A food allergy is similar to seasonal allergies and bee sting reactions in that the immune system is involved. When your dog experiences a true food allergy, the food is digested normally, but an immune response occurs in the gut or the bloodstream. Proteins most commonly trigger this immune response as the body mistakes the food particle for an invading virus or bacteria.
Food allergies most often result in reactions like hives or itchy, irritated skin. In severe cases, they can trigger anaphylaxis. In some dogs, food allergies can lead to loose stool and vomiting.
Much more likely to cause loose stool is a food sensitivity. Unlike allergies that involve the immune system, food sensitivities are usually restricted to reactions within the gut. Food sensitivities are often a sign of deeper issues, such as the inability to create certain enzymes, larger digestive disease, or chronic stress.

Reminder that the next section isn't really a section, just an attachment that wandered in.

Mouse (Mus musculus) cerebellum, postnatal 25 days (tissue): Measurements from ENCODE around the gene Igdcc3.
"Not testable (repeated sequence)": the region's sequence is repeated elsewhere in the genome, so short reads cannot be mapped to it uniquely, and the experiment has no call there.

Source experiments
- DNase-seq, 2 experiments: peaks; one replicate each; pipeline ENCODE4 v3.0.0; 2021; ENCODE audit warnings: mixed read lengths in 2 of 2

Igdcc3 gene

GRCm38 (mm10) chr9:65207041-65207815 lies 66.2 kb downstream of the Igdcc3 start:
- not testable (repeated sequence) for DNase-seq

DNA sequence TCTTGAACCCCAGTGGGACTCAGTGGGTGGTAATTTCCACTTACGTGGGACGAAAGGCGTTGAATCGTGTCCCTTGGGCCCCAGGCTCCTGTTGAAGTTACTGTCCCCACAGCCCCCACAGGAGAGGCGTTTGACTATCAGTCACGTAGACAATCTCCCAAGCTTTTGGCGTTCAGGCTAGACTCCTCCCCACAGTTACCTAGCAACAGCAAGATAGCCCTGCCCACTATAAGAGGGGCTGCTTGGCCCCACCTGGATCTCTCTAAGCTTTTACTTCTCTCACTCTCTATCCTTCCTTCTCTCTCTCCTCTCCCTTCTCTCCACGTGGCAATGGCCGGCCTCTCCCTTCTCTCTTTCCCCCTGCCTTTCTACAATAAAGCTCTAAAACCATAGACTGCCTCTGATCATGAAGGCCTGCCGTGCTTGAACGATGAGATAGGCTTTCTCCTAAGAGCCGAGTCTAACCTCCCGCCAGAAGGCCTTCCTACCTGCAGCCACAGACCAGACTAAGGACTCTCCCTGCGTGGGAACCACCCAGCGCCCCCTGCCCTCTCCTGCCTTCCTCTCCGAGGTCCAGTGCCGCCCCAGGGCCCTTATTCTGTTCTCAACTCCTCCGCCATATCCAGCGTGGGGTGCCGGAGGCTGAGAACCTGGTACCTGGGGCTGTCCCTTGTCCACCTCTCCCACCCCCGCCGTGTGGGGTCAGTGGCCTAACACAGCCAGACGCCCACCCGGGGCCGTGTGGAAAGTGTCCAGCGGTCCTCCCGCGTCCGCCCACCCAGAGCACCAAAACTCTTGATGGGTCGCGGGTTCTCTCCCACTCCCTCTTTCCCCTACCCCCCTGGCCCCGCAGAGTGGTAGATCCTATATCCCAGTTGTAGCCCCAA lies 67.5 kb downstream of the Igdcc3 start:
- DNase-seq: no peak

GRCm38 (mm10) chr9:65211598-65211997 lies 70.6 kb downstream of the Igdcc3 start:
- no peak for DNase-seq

Most commonly, food allergies cause symptoms like excessive itchiness and inflamed skin, but in some cases, they can also cause diarrhea.
If your dog suffers from loose stool caused by allergies or sensitivities, you will need to find a diet that does not contain the offending ingredient. It may take time to decipher what specifically is causing the reaction. The most common suspects in dogs are corn, wheat, soy, and other grains. Some dogs are even sensitive to animal proteins, with beef, chicken, and lamb being the most common.
Highly processed food seems to cause more issues than foods in their natural state. If your dog seems sensitive to a wide array of ingredients, you may consider a raw diet.
An emotional component causing diarrhea is often overlooked, but surprisingly common. As someone who has worked for years in the boarding kennel industry, I can tell you just how much stress can play into what comes out your dog’s south end.